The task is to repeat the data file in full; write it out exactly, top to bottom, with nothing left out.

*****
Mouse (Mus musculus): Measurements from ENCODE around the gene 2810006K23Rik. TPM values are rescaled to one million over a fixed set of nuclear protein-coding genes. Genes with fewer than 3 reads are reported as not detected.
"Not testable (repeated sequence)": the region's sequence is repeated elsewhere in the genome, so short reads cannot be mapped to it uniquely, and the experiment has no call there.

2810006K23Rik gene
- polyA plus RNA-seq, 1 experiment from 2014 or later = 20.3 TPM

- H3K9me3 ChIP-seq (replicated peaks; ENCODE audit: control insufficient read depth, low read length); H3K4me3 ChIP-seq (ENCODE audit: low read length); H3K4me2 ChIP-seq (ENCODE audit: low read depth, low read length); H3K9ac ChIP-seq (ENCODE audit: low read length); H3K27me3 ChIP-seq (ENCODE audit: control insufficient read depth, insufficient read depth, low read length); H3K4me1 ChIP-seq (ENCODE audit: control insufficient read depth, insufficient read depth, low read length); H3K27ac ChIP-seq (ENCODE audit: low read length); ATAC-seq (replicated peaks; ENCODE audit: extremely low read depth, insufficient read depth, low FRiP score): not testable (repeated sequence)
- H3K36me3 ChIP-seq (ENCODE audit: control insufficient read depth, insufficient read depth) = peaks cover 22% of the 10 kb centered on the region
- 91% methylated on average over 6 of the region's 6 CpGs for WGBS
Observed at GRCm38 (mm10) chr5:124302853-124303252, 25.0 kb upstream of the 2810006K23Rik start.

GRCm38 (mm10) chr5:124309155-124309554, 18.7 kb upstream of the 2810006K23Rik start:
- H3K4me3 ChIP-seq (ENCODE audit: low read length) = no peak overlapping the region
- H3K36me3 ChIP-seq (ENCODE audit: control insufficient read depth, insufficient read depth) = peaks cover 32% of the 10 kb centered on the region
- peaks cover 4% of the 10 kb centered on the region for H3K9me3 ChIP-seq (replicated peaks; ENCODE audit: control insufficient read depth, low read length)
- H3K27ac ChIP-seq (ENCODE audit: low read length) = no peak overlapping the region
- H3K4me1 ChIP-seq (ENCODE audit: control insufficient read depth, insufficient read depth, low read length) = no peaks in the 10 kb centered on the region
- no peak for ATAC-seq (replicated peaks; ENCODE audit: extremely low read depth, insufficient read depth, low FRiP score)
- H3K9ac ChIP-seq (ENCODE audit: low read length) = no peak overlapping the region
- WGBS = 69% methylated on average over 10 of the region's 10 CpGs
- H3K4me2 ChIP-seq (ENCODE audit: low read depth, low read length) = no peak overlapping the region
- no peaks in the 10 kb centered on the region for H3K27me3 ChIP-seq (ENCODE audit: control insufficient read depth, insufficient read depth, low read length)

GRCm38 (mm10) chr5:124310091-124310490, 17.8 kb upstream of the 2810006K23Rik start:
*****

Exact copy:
Mouse (Mus musculus): Measurements from ENCODE around the gene 2810006K23Rik. TPM values are rescaled to one million over a fixed set of nuclear protein-coding genes. Genes with fewer than 3 reads are reported as not detected.
"Not testable (repeated sequence)": the region's sequence is repeated elsewhere in the genome, so short reads cannot be mapped to it uniquely, and the experiment has no call there.

2810006K23Rik gene
- polyA plus RNA-seq, 1 experiment from 2014 or later = 20.3 TPM

- H3K9me3 ChIP-seq (replicated peaks; ENCODE audit: control insufficient read depth, low read length); H3K4me3 ChIP-seq (ENCODE audit: low read length); H3K4me2 ChIP-seq (ENCODE audit: low read depth, low read length); H3K9ac ChIP-seq (ENCODE audit: low read length); H3K27me3 ChIP-seq (ENCODE audit: control insufficient read depth, insufficient read depth, low read length); H3K4me1 ChIP-seq (ENCODE audit: control insufficient read depth, insufficient read depth, low read length); H3K27ac ChIP-seq (ENCODE audit: low read length); ATAC-seq (replicated peaks; ENCODE audit: extremely low read depth, insufficient read depth, low FRiP score): not testable (repeated sequence)
- H3K36me3 ChIP-seq (ENCODE audit: control insufficient read depth, insufficient read depth) = peaks cover 22% of the 10 kb centered on the region
- 91% methylated on average over 6 of the region's 6 CpGs for WGBS
Observed at GRCm38 (mm10) chr5:124302853-124303252, 25.0 kb upstream of the 2810006K23Rik start.

GRCm38 (mm10) chr5:124309155-124309554, 18.7 kb upstream of the 2810006K23Rik start:
- H3K4me3 ChIP-seq (ENCODE audit: low read length) = no peak overlapping the region
- H3K36me3 ChIP-seq (ENCODE audit: control insufficient read depth, insufficient read depth) = peaks cover 32% of the 10 kb centered on the region
- peaks cover 4% of the 10 kb centered on the region for H3K9me3 ChIP-seq (replicated peaks; ENCODE audit: control insufficient read depth, low read length)
- H3K27ac ChIP-seq (ENCODE audit: low read length) = no peak overlapping the region
- H3K4me1 ChIP-seq (ENCODE audit: control insufficient read depth, insufficient read depth, low read length) = no peaks in the 10 kb centered on the region
- no peak for ATAC-seq (replicated peaks; ENCODE audit: extremely low read depth, insufficient read depth, low FRiP score)
- H3K9ac ChIP-seq (ENCODE audit: low read length) = no peak overlapping the region
- WGBS = 69% methylated on average over 10 of the region's 10 CpGs
- H3K4me2 ChIP-seq (ENCODE audit: low read depth, low read length) = no peak overlapping the region
- no peaks in the 10 kb centered on the region for H3K27me3 ChIP-seq (ENCODE audit: control insufficient read depth, insufficient read depth, low read length)

GRCm38 (mm10) chr5:124310091-124310490, 17.8 kb upstream of the 2810006K23Rik start: